Elvis at Chiang Mai
For Visa Thevaaksorn
In the photograph, we're leaning toward each other,
drinking whiskey in paper cups. Behind us a city of stone walls,
neon scrawled along the river, teak hills dark beyond.
He's their hero, you are saying. Folks who can't speak English
memorize his tapes. Strips of black cotton hang
from courtyard trees. Five years exactly since Elvis died.
Near us, a man in a bartender's shirt sings Heartbreak Hotel,
his eyes insisting that he's lived there.
Those lyrics drifted through my childhood and I ignored them,
wanting love, when it came, to be perfect.
What I treasure is what the photographer misses—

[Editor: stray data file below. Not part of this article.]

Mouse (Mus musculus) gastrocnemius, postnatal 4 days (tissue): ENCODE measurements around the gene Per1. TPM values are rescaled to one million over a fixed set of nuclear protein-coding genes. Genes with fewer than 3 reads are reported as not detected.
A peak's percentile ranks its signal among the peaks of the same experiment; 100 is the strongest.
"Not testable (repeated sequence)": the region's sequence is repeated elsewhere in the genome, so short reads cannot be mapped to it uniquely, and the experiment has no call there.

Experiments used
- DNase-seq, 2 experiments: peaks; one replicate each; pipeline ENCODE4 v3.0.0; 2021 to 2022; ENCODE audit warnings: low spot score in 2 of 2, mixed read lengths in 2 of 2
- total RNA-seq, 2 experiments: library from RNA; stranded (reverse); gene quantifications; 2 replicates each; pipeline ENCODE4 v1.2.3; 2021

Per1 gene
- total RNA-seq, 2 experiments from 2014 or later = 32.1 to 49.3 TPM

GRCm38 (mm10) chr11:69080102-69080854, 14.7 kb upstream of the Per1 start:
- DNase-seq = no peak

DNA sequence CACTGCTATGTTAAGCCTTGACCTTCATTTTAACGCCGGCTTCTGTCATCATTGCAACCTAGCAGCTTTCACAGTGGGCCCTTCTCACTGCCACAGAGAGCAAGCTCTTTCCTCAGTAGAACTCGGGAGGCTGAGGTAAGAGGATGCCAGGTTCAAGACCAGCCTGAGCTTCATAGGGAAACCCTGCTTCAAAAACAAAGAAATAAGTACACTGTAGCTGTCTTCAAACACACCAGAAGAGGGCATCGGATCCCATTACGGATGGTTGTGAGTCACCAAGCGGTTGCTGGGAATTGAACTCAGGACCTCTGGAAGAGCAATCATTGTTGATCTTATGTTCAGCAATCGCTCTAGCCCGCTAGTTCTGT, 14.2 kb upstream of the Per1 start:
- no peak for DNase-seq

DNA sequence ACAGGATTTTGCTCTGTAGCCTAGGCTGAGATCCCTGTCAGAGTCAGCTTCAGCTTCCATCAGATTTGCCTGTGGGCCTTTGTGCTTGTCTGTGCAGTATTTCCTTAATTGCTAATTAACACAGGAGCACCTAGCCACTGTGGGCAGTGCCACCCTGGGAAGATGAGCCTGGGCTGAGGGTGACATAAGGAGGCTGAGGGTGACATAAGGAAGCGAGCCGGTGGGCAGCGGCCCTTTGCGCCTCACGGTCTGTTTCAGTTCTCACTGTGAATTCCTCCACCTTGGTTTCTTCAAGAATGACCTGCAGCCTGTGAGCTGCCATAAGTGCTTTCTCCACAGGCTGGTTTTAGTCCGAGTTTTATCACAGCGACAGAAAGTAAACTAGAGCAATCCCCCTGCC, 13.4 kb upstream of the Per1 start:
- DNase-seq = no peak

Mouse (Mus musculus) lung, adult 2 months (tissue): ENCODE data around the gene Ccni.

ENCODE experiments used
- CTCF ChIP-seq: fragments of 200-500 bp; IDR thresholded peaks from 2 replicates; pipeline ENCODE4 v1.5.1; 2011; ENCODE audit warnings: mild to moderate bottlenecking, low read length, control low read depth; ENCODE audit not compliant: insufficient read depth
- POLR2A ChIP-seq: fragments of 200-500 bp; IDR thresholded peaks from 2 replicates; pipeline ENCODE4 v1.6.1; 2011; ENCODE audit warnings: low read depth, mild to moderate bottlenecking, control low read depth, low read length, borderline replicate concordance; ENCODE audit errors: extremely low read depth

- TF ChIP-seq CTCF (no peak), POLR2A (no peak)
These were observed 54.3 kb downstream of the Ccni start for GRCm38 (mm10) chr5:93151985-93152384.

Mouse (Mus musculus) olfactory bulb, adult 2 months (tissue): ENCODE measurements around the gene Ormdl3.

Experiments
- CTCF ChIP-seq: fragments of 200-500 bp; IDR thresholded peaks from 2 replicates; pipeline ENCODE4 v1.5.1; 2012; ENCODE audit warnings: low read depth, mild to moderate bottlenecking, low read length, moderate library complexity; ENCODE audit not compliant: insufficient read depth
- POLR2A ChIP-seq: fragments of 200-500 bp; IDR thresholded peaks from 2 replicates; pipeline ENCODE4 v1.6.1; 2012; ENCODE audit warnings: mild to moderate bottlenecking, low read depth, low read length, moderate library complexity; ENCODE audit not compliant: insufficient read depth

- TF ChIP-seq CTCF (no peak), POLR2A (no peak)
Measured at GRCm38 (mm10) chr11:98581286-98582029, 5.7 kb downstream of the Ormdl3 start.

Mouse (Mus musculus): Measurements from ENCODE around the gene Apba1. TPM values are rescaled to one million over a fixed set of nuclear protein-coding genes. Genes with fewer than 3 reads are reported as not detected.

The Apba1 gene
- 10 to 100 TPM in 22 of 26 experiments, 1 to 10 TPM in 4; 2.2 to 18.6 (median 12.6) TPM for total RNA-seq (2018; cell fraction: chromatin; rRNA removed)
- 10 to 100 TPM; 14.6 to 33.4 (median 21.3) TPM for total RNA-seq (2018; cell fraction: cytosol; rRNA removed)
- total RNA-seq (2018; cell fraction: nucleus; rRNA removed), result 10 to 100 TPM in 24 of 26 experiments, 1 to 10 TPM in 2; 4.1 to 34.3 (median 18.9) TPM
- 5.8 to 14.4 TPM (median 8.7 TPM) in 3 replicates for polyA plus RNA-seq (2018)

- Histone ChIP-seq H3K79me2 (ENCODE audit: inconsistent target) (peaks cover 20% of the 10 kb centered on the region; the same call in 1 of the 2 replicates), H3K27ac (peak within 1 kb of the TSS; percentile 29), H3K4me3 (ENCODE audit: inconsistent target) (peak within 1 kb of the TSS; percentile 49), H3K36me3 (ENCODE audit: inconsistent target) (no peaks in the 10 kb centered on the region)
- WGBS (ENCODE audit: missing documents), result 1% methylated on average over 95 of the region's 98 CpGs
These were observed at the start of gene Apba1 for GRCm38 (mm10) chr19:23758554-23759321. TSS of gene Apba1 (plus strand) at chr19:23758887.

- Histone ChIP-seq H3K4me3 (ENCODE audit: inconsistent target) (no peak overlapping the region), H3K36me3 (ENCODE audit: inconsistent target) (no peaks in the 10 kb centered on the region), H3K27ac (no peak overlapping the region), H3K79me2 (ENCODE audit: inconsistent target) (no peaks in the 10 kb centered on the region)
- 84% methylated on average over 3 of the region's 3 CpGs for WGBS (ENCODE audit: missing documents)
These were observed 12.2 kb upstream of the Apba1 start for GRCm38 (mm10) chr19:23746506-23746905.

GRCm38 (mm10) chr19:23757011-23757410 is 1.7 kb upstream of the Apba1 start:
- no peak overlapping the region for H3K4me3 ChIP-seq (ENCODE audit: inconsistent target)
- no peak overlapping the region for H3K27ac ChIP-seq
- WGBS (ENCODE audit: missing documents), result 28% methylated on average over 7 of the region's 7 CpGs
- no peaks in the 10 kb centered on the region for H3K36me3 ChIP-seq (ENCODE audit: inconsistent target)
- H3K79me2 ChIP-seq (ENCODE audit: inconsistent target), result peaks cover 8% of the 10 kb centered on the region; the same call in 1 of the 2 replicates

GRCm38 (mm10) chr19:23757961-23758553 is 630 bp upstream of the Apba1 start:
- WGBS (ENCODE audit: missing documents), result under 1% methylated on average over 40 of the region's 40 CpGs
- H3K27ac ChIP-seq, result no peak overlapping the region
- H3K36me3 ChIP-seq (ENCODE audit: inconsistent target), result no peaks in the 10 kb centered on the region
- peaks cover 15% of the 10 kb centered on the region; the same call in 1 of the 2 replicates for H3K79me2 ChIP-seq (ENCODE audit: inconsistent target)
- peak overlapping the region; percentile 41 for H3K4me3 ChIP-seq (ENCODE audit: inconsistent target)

that moment when we finally let go and begin to sing.
Everything folds into our song. Of course it's love gone bad
and empty rooms. We're singing to soothe the kids,
your three on Phuket Island, mine in California.
We're singing to monks, street girls, soldiers up
at the Burma border, to the guys who polish sapphires,
breathing in that dust. We're singing our longing
for what we just might find with each other.
Poems by Sharon Fain:
TEN: An Anthology of Northern California Poets